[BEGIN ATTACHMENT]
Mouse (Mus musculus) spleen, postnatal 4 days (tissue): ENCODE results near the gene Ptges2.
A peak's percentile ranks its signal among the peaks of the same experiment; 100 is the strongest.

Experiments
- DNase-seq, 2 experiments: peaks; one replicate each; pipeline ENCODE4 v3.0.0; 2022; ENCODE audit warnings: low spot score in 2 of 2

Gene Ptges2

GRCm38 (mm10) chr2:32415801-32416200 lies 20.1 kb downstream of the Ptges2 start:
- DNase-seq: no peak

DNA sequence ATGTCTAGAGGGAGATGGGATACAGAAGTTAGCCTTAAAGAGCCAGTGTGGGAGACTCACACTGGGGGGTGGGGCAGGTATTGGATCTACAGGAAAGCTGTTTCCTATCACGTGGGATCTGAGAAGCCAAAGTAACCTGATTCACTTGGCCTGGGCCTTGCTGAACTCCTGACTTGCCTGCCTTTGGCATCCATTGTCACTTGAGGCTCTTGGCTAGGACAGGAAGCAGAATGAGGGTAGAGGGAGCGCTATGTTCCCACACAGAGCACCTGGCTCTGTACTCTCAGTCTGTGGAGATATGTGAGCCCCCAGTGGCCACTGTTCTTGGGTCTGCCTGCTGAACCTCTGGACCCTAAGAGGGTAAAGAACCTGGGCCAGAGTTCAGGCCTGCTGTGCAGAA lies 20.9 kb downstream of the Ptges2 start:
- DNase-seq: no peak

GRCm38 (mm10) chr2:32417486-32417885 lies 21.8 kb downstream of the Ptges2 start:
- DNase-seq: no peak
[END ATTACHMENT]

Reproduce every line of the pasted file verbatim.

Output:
Mouse (Mus musculus) spleen, postnatal 4 days (tissue): ENCODE results near the gene Ptges2.
A peak's percentile ranks its signal among the peaks of the same experiment; 100 is the strongest.

Experiments
- DNase-seq, 2 experiments: peaks; one replicate each; pipeline ENCODE4 v3.0.0; 2022; ENCODE audit warnings: low spot score in 2 of 2

Gene Ptges2

GRCm38 (mm10) chr2:32415801-32416200 lies 20.1 kb downstream of the Ptges2 start:
- DNase-seq: no peak

DNA sequence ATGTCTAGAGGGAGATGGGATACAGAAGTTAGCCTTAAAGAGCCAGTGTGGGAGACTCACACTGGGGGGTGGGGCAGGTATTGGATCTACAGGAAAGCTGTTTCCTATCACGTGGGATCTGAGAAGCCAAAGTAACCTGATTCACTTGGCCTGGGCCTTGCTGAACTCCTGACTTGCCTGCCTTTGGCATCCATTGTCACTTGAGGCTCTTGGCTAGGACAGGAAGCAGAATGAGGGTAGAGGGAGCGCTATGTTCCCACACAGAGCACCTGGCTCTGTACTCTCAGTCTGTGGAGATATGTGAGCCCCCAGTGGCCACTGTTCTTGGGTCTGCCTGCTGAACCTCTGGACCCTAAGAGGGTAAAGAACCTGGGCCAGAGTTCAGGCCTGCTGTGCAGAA lies 20.9 kb downstream of the Ptges2 start:
- DNase-seq: no peak

GRCm38 (mm10) chr2:32417486-32417885 lies 21.8 kb downstream of the Ptges2 start:
- DNase-seq: no peak